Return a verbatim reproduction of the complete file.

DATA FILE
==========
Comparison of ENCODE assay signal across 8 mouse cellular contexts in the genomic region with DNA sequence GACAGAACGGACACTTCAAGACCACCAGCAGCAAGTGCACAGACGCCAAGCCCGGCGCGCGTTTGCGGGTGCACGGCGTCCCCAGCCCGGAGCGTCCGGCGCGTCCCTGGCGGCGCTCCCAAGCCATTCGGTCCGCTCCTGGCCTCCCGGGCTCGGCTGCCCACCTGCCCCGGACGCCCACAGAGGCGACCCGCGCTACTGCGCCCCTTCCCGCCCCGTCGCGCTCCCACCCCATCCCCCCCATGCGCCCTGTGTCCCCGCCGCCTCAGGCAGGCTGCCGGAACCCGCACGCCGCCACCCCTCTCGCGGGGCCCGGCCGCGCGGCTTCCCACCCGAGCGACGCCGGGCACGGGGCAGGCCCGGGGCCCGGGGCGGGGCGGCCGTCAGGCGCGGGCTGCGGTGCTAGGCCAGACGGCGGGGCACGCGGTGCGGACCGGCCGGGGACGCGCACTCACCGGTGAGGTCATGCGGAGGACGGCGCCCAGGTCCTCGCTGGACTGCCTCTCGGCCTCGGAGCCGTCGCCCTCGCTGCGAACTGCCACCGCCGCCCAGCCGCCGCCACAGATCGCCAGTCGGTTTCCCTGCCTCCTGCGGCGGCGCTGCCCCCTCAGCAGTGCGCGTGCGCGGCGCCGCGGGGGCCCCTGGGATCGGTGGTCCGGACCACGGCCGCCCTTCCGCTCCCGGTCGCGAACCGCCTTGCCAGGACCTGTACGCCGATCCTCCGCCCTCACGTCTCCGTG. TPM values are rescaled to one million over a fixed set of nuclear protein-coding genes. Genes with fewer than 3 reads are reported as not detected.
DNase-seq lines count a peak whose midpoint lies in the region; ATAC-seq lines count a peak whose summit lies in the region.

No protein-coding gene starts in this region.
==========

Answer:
Comparison of ENCODE assay signal across 8 mouse cellular contexts in the genomic region with DNA sequence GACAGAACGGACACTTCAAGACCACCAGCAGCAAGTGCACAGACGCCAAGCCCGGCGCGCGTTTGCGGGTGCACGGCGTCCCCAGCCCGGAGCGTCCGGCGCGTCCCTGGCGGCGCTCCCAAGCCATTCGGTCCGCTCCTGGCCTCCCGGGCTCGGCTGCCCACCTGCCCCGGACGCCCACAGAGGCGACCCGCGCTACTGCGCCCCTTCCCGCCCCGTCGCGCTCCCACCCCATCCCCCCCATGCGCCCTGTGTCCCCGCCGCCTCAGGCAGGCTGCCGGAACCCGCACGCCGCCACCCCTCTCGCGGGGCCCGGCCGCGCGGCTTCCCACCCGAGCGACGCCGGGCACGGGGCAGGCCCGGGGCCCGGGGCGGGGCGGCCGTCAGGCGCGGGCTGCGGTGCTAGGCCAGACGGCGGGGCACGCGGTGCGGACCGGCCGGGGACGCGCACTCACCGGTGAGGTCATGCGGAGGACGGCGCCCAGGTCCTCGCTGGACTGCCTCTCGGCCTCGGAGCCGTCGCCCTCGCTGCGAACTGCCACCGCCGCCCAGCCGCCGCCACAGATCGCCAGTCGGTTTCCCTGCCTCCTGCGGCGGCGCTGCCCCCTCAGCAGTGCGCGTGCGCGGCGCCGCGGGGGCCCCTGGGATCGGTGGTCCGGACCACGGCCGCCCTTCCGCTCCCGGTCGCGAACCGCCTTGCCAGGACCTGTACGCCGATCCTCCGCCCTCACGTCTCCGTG. TPM values are rescaled to one million over a fixed set of nuclear protein-coding genes. Genes with fewer than 3 reads are reported as not detected.
DNase-seq lines count a peak whose midpoint lies in the region; ATAC-seq lines count a peak whose summit lies in the region.

No protein-coding gene starts in this region.